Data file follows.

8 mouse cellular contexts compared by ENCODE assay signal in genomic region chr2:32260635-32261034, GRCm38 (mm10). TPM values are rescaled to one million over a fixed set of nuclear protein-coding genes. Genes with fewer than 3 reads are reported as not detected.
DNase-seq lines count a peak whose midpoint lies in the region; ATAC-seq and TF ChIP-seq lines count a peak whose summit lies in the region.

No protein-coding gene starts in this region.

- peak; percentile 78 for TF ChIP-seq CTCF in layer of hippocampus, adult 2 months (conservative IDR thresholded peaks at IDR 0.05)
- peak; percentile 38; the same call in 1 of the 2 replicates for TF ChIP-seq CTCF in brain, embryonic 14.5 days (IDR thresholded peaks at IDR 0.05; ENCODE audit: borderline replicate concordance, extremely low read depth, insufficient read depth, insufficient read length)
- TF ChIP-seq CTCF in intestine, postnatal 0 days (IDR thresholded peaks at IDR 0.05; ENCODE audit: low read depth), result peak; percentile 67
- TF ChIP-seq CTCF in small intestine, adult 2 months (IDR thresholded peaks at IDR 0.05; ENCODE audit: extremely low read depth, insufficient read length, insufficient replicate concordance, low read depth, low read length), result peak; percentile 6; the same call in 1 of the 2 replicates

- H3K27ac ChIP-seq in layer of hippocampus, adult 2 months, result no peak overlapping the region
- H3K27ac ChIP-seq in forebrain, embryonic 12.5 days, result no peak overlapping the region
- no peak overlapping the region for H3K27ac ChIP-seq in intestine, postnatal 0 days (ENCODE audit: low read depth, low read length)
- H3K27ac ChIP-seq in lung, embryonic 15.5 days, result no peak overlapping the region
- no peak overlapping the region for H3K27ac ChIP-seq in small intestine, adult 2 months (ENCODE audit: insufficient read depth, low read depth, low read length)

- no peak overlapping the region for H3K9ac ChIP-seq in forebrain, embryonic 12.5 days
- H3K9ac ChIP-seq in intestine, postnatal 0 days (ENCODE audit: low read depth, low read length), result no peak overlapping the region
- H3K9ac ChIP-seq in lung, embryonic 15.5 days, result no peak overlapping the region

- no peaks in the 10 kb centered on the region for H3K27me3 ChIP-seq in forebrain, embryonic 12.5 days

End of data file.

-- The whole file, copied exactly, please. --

8 mouse cellular contexts compared by ENCODE assay signal in genomic region chr2:32260635-32261034, GRCm38 (mm10). TPM values are rescaled to one million over a fixed set of nuclear protein-coding genes. Genes with fewer than 3 reads are reported as not detected.
DNase-seq lines count a peak whose midpoint lies in the region; ATAC-seq and TF ChIP-seq lines count a peak whose summit lies in the region.

No protein-coding gene starts in this region.

- peak; percentile 78 for TF ChIP-seq CTCF in layer of hippocampus, adult 2 months (conservative IDR thresholded peaks at IDR 0.05)
- peak; percentile 38; the same call in 1 of the 2 replicates for TF ChIP-seq CTCF in brain, embryonic 14.5 days (IDR thresholded peaks at IDR 0.05; ENCODE audit: borderline replicate concordance, extremely low read depth, insufficient read depth, insufficient read length)
- TF ChIP-seq CTCF in intestine, postnatal 0 days (IDR thresholded peaks at IDR 0.05; ENCODE audit: low read depth), result peak; percentile 67
- TF ChIP-seq CTCF in small intestine, adult 2 months (IDR thresholded peaks at IDR 0.05; ENCODE audit: extremely low read depth, insufficient read length, insufficient replicate concordance, low read depth, low read length), result peak; percentile 6; the same call in 1 of the 2 replicates

- H3K27ac ChIP-seq in layer of hippocampus, adult 2 months, result no peak overlapping the region
- H3K27ac ChIP-seq in forebrain, embryonic 12.5 days, result no peak overlapping the region
- no peak overlapping the region for H3K27ac ChIP-seq in intestine, postnatal 0 days (ENCODE audit: low read depth, low read length)
- H3K27ac ChIP-seq in lung, embryonic 15.5 days, result no peak overlapping the region
- no peak overlapping the region for H3K27ac ChIP-seq in small intestine, adult 2 months (ENCODE audit: insufficient read depth, low read depth, low read length)

- no peak overlapping the region for H3K9ac ChIP-seq in forebrain, embryonic 12.5 days
- H3K9ac ChIP-seq in intestine, postnatal 0 days (ENCODE audit: low read depth, low read length), result no peak overlapping the region
- H3K9ac ChIP-seq in lung, embryonic 15.5 days, result no peak overlapping the region

- no peaks in the 10 kb centered on the region for H3K27me3 ChIP-seq in forebrain, embryonic 12.5 days